Neither size nor specialization have kept the shoplifters away from Grolier Poetry Book Shop in Cambridge, Mass. "Shoplifters think I'm an easy mark," said owner Louisa Solano, whose small-press and vanity publications are frequent targets. Last year, Solano estimates, shrinkage cost her $29,000. "The magnetic system is useless," she says. "It takes me 30 seconds to tear off the plastic tag; it takes a shoplifter two seconds. One woman had the gall to stick the tag on my jacket. The only thing that really works is a security camera and two people. One of the reasons I work alone is that at least I don't have to worry about my staff stealing. It destroys the soul."
While Solano may prefer working solo, many of her thieves don't. They come in pairs; one person moves books and sets them up for a partner to take later. "It's so labor-intensive they'd be better off working in soup kitchens," Solano told PW.
Double the size of the Grolier, but still small, the 800-sq.-ft. Storyteller Bookstore in the tourist town of Sedona, Ariz., has increased its staff. "My best solution for stopping thieves," said manager Scott Smith, "is to have one person watching the store and one person ringing up sales." He also moved less expensive remainder titles upstairs, where it's harder to see if anything is being stolen. "We're a regional store, so people take everything from CDs to software to coffee-table books to book lights," said Smith. He'd like an EAS system, but it's just too expensive. Instead, said Smith, "we take it out of our bottom line."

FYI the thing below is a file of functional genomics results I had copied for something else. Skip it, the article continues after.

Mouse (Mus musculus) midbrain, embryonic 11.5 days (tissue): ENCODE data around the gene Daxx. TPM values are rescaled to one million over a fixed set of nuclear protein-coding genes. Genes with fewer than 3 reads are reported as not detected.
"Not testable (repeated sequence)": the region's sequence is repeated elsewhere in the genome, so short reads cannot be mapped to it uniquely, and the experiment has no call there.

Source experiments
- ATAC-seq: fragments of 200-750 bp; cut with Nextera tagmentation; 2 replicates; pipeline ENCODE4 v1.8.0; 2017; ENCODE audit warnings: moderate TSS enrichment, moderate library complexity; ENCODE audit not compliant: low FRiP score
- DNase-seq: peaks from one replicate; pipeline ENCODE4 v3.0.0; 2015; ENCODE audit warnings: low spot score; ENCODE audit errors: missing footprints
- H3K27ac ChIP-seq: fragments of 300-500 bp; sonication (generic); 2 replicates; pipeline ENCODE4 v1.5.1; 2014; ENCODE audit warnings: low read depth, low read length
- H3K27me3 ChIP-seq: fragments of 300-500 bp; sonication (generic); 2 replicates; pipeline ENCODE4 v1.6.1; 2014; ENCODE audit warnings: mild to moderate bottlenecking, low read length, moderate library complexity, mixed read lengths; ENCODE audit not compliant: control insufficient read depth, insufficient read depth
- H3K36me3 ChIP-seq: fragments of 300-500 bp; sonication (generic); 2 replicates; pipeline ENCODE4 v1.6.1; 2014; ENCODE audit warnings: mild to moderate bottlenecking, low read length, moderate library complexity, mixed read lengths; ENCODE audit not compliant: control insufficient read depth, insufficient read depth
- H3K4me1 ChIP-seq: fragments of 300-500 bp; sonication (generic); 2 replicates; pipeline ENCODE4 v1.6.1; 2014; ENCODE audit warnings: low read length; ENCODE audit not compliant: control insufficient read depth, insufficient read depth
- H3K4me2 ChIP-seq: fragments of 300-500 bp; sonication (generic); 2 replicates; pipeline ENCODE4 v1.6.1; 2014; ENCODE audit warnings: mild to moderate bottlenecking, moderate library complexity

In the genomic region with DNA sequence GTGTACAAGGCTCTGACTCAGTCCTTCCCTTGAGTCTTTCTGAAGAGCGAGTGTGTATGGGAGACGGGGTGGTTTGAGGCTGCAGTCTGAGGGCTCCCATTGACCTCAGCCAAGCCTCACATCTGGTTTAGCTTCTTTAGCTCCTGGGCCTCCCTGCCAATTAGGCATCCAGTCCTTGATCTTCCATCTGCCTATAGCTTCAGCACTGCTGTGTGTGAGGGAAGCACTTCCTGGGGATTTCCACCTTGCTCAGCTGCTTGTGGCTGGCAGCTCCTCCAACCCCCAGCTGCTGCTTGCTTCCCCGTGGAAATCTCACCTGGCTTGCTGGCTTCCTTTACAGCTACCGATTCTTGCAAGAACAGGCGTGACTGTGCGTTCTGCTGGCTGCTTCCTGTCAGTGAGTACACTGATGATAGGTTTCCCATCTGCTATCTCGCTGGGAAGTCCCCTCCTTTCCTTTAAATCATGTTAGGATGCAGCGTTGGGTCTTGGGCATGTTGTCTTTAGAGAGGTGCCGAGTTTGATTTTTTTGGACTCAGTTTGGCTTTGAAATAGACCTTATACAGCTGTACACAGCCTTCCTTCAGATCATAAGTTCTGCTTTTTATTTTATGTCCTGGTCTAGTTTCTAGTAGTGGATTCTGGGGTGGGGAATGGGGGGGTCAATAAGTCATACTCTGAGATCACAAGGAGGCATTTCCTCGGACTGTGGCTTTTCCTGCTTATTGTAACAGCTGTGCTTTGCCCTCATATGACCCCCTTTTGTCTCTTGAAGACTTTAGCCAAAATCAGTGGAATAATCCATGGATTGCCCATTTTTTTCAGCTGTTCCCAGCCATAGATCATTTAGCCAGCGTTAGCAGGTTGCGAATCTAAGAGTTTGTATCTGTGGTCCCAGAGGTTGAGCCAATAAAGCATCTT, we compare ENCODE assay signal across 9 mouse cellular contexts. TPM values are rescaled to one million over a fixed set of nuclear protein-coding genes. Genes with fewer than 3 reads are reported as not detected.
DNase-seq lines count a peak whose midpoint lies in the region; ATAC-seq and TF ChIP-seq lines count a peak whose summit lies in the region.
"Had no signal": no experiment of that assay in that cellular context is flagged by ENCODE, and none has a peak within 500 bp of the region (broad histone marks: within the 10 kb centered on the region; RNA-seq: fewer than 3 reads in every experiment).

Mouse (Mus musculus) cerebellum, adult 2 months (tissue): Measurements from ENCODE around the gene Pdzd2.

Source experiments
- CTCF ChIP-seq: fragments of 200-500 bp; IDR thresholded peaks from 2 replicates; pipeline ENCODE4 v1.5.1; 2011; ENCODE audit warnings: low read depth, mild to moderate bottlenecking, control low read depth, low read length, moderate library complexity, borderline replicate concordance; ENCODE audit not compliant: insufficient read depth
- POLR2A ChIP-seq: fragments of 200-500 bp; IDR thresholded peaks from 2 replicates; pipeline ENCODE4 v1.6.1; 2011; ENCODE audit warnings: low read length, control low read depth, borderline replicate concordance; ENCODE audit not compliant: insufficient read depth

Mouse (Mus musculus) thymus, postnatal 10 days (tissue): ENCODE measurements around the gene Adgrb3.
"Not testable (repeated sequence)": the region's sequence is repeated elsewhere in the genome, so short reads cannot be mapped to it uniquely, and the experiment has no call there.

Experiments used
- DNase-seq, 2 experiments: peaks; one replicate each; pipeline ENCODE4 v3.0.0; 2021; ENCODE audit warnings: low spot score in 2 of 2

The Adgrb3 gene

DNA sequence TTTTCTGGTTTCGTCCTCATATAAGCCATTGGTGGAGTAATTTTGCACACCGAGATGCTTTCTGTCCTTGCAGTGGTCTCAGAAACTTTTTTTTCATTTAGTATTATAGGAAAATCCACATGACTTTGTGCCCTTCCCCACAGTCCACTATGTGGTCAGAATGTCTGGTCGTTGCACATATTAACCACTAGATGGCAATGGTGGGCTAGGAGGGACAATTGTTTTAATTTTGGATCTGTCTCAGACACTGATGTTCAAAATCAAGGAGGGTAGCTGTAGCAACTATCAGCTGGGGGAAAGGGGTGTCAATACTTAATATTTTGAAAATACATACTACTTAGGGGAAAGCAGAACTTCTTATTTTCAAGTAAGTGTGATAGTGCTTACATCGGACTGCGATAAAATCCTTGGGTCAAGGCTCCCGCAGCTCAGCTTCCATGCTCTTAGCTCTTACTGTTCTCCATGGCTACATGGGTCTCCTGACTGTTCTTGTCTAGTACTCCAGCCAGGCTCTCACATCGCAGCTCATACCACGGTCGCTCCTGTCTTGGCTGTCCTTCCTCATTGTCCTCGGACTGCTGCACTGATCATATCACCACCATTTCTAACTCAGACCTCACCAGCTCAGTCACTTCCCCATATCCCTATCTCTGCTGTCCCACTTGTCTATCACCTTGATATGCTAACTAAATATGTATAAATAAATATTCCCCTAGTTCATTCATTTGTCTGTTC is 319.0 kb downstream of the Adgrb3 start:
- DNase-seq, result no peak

The seeming brazenness of individual book thieves pales in comparison to that of rings, which frequently steal specific titles to stock their own stores. One especially notorious gang on the other side of the Pond was led by a man the London papers dubbed "a modern-day Fagin." He apprehended earlier this year. He and his band of 10 thieves, mostly drug addicts, specialized in travel guides and children's books and allegedly stole as many as 100 books a day over a period of four years.
Although the theft problems at Toadstool Bookshop in Keene, Millford and Peterborough, N.H., aren't on the same Dickensian scale as those of their London counterparts, who had entire shelves of books stolen at a time, "last summer," says owner Willard Williams, "it was really bad. We were losing a lot of books to a shoplifter taking multiple copies of bestsellers. It began in our Milford store with Dan Brown's The Da Vinci Code and A. Scott Berg's Kate Remembered. In Keene, a stack of eight copies was lifted from a table right in front of our main counter." Williams installed an EAS system in the Peterborough store and that has helped. Williams might be wise to put systems in his other two stores. "Just last week," he says, "at our store in Keene, they lost 10 copies of The South Beach Diet. Most of the time we've been losing three or four [copies of the same book]. It makes us think it's a professional group."